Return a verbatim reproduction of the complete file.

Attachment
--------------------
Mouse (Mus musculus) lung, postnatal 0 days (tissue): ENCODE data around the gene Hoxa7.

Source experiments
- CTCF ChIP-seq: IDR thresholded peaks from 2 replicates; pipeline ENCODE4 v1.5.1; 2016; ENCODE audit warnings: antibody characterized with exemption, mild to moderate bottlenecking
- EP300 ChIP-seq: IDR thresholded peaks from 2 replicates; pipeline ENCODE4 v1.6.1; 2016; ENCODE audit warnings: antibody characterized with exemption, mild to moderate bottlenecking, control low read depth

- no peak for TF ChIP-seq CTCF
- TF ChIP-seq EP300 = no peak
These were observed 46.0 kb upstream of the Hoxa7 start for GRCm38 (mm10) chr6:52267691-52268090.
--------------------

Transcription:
Mouse (Mus musculus) lung, postnatal 0 days (tissue): ENCODE data around the gene Hoxa7.

Source experiments
- CTCF ChIP-seq: IDR thresholded peaks from 2 replicates; pipeline ENCODE4 v1.5.1; 2016; ENCODE audit warnings: antibody characterized with exemption, mild to moderate bottlenecking
- EP300 ChIP-seq: IDR thresholded peaks from 2 replicates; pipeline ENCODE4 v1.6.1; 2016; ENCODE audit warnings: antibody characterized with exemption, mild to moderate bottlenecking, control low read depth

- no peak for TF ChIP-seq CTCF
- TF ChIP-seq EP300 = no peak
These were observed 46.0 kb upstream of the Hoxa7 start for GRCm38 (mm10) chr6:52267691-52268090.